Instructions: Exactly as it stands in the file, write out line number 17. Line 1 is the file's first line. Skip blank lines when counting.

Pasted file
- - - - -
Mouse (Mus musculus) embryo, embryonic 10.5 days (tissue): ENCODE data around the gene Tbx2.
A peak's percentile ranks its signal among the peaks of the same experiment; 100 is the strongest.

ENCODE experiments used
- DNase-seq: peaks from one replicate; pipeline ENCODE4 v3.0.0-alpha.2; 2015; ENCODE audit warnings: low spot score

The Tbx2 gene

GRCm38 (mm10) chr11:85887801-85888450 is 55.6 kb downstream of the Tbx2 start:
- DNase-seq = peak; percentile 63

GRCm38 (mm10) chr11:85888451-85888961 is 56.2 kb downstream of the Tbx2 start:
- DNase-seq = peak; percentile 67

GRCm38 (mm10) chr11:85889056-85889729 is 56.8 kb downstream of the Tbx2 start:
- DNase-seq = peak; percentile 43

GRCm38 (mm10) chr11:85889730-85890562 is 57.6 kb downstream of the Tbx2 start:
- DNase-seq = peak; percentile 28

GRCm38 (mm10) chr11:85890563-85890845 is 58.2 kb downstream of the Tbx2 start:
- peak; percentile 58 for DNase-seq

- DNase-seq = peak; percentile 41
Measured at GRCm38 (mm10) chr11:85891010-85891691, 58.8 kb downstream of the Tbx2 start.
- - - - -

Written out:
Measured at GRCm38 (mm10) chr11:85891010-85891691, 58.8 kb downstream of the Tbx2 start.